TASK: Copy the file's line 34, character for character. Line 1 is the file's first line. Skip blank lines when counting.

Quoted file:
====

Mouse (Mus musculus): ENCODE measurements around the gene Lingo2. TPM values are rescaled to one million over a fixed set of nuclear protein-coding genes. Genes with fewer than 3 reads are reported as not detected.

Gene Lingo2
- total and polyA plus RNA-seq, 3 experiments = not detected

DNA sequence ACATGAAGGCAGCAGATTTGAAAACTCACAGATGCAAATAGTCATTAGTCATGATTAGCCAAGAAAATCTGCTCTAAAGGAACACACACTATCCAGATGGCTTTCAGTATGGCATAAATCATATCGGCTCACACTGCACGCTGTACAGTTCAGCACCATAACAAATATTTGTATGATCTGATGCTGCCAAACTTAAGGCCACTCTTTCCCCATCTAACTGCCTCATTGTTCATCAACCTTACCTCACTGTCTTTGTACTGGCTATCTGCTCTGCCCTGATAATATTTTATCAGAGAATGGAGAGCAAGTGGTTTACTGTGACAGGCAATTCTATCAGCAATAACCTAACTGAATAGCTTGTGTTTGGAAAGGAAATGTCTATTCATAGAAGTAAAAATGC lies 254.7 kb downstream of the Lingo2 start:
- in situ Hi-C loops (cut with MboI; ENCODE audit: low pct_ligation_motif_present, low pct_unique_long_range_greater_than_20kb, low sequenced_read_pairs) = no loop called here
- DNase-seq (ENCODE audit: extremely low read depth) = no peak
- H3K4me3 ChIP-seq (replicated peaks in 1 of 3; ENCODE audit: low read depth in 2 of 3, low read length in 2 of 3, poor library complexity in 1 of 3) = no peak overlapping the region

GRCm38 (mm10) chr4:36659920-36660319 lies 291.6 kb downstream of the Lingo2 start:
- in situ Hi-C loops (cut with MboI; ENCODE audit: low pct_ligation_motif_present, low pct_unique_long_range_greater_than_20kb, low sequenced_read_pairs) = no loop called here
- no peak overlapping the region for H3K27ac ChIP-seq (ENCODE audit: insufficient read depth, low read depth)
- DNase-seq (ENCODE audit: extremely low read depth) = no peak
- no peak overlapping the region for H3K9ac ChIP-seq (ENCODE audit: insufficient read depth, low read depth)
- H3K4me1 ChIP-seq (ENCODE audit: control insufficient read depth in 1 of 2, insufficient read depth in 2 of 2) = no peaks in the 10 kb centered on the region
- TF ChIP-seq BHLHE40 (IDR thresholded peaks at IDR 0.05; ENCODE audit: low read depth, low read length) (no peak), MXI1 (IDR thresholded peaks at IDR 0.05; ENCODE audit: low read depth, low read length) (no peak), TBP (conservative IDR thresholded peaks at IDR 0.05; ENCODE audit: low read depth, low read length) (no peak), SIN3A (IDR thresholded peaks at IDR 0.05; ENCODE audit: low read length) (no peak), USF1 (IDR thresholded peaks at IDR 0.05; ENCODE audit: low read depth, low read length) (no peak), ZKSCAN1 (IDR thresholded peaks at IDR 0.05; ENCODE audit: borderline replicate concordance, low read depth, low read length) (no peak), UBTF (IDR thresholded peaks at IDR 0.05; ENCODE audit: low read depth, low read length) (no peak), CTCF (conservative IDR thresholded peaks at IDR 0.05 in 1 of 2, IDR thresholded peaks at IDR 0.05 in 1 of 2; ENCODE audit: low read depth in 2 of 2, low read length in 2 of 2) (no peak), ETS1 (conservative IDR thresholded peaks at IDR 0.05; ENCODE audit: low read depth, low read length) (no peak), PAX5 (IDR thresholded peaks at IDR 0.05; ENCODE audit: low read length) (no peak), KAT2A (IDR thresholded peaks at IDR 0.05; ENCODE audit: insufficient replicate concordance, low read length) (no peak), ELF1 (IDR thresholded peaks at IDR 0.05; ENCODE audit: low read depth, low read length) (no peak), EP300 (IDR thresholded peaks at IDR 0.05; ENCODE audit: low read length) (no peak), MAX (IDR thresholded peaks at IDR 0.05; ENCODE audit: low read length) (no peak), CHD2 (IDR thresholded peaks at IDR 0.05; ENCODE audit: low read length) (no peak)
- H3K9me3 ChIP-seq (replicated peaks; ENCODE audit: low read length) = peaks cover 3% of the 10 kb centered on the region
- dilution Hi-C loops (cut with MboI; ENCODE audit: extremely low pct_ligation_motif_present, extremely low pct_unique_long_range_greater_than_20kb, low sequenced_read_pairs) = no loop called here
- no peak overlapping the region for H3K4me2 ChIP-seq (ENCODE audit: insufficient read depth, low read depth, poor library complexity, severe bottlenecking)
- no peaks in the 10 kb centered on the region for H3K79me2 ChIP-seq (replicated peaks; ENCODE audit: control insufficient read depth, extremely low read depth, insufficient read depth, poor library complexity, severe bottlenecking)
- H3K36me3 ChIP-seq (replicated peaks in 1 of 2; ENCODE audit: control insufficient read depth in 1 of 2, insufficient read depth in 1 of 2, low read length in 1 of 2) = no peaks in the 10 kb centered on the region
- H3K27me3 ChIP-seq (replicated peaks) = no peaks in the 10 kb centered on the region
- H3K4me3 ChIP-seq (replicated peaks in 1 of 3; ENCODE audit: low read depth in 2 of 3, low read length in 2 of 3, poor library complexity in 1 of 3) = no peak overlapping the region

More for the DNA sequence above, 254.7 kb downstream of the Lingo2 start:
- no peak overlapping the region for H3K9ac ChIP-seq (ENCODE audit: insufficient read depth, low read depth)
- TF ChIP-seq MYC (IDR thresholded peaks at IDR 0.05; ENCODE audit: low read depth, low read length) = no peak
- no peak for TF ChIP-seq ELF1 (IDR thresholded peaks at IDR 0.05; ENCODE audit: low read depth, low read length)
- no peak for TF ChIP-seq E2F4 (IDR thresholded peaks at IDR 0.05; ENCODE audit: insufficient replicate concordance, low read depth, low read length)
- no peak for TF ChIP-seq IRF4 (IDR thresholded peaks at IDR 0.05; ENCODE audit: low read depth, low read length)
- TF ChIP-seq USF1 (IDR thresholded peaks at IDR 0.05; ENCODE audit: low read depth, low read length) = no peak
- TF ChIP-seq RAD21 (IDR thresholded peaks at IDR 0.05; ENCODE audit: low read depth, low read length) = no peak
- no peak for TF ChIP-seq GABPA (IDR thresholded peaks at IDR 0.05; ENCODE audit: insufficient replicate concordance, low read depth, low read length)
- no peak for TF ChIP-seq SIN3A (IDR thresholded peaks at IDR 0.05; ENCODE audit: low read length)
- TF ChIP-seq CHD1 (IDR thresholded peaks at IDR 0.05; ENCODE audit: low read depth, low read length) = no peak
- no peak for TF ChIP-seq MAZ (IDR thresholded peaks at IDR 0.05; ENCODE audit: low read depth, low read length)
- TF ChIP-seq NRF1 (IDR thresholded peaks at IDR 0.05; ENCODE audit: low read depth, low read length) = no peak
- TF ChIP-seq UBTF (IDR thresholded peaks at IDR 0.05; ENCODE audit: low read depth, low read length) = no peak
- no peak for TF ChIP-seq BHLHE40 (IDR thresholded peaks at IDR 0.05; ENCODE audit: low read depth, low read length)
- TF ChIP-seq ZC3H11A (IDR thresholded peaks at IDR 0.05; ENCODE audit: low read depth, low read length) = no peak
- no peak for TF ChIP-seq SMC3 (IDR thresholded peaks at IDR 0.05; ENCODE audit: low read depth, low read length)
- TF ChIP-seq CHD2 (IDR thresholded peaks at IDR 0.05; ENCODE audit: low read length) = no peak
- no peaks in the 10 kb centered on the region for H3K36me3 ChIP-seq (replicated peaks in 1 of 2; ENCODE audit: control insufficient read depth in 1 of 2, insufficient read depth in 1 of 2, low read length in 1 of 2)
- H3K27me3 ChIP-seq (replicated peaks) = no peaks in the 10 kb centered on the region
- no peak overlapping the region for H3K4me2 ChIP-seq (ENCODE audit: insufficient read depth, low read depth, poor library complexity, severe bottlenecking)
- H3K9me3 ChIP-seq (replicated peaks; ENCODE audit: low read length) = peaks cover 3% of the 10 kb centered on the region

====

- TF ChIP-seq NRF1 (IDR thresholded peaks at IDR 0.05; ENCODE audit: low read depth, low read length) = no peak